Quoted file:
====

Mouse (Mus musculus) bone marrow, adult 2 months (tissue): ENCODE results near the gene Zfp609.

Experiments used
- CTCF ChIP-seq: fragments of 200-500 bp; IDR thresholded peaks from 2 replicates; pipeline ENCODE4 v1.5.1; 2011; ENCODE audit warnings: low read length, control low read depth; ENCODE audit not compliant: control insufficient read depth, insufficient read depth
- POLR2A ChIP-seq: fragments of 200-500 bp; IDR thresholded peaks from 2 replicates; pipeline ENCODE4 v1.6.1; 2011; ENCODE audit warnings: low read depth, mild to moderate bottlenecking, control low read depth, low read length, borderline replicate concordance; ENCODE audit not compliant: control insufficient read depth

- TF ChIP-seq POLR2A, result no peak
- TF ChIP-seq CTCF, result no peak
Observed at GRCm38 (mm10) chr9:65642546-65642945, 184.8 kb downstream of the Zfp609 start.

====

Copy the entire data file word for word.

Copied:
Mouse (Mus musculus) bone marrow, adult 2 months (tissue): ENCODE results near the gene Zfp609.

Experiments used
- CTCF ChIP-seq: fragments of 200-500 bp; IDR thresholded peaks from 2 replicates; pipeline ENCODE4 v1.5.1; 2011; ENCODE audit warnings: low read length, control low read depth; ENCODE audit not compliant: control insufficient read depth, insufficient read depth
- POLR2A ChIP-seq: fragments of 200-500 bp; IDR thresholded peaks from 2 replicates; pipeline ENCODE4 v1.6.1; 2011; ENCODE audit warnings: low read depth, mild to moderate bottlenecking, control low read depth, low read length, borderline replicate concordance; ENCODE audit not compliant: control insufficient read depth

- TF ChIP-seq POLR2A, result no peak
- TF ChIP-seq CTCF, result no peak
Observed at GRCm38 (mm10) chr9:65642546-65642945, 184.8 kb downstream of the Zfp609 start.